The 76-year-old senator is expected to stay at Duke University Medical Center in Durham for about a week before returning home to Massachusetts for further treatment. No further updates on Kennedy's condition were expected until Kennedy leaves the hospital, according to the statement.

    Kennedy was diagnosed with a malignant glioma in the left parietal lobe of his brain after suffering a seizure on May 17 at his home in Hyannis Port, Mass. He underwent 3 1/2 hours of surgery on Monday at Duke. Doctors provided few details about the surgery, including how much of the tumor was removed.

    But Kennedy's doctor said the procedure "accomplished our goals." When Kennedy emerged, a family spokeswoman said he told his wife, Vicki, that he felt "like a million bucks."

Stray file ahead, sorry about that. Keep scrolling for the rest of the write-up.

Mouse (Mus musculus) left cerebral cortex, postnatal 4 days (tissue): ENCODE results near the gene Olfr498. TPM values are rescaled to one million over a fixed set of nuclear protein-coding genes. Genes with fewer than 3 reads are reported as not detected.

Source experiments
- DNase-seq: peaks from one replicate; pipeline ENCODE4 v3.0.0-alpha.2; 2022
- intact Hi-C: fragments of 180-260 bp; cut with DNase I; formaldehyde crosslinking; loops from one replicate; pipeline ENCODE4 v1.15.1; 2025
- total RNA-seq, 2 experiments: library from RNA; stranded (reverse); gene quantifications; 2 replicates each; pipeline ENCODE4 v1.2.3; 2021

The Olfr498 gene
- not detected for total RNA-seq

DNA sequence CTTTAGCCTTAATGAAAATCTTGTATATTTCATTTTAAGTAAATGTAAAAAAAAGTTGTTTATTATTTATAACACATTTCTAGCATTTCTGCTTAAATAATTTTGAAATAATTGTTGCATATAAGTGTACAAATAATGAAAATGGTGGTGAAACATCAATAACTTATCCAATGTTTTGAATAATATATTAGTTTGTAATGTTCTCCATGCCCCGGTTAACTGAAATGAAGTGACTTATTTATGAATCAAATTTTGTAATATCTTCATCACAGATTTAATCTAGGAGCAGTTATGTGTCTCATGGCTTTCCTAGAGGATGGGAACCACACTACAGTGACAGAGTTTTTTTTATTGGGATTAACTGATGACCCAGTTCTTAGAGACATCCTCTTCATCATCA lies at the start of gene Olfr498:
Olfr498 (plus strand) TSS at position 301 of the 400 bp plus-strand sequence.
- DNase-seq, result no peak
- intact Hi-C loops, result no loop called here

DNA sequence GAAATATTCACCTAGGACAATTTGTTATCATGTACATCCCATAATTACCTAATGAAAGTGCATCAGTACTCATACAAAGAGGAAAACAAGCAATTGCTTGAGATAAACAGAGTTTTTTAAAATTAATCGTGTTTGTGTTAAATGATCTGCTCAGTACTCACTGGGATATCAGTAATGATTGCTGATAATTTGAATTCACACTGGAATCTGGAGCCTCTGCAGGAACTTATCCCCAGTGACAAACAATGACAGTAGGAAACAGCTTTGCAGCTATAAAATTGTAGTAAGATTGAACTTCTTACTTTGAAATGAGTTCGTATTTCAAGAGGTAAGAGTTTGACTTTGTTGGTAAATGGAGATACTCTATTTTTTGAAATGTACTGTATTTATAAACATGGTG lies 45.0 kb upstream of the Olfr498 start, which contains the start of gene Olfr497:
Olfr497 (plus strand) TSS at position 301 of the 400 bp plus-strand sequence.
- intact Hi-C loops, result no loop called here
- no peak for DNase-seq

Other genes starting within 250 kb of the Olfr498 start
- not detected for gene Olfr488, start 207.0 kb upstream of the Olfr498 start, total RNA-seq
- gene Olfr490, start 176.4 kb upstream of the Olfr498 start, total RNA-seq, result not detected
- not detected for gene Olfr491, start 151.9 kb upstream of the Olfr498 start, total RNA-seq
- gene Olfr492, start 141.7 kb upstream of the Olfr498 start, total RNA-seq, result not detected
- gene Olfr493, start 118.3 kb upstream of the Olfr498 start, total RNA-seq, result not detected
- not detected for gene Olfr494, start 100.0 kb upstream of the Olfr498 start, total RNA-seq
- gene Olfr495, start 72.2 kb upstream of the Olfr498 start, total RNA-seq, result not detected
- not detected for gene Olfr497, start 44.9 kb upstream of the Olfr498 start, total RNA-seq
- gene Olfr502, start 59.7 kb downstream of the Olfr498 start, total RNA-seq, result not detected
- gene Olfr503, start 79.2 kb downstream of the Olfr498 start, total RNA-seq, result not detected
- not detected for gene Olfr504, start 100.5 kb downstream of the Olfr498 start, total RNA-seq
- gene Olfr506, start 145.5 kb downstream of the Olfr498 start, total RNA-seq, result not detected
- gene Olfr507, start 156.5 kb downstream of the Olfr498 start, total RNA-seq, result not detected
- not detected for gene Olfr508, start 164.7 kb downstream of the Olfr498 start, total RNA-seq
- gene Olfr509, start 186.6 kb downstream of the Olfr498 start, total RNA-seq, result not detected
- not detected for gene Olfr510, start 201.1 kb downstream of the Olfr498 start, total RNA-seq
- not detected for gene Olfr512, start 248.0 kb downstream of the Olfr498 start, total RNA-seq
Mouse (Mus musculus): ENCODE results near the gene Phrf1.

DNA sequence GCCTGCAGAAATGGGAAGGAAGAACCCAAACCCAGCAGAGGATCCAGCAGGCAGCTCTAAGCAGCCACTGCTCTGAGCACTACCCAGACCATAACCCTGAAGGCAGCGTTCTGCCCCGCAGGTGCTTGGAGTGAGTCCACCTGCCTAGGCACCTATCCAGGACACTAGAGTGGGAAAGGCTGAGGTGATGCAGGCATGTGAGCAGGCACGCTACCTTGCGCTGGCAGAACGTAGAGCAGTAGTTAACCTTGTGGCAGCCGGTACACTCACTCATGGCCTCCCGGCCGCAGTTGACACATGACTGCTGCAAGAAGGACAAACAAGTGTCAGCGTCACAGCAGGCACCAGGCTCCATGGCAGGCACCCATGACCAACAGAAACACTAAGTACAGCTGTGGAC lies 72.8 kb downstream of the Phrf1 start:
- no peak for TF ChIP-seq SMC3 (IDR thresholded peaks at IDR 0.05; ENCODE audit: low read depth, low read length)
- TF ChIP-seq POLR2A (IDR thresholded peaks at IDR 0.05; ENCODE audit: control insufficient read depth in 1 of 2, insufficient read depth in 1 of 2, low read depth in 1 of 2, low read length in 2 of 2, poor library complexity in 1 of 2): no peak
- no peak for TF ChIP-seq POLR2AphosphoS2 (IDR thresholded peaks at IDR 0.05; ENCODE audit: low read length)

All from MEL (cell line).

In the following days, Kennedy will probably be given drugs to prevent brain swelling and seizures, which are possible complications of the surgery. The senator also will be closely watched for bleeding and blood clots. Strokes are also a risk, but are uncommon.

    "After a brief recuperation, he will begin targeted radiation at Massachusetts General Hospital and chemotherapy treatment," his doctor, Dr. Allan Friedman, said in a statement following Monday's procedure. "I hope that everyone will join us in praying for Sen. Kennedy to have an uneventful and robust recovery."

    The sole surviving son of America's most glamorous and tragic political family was diagnosed last month with a malignant glioma, an often lethal type of brain tumor discovered in about 9,000 Americans a year.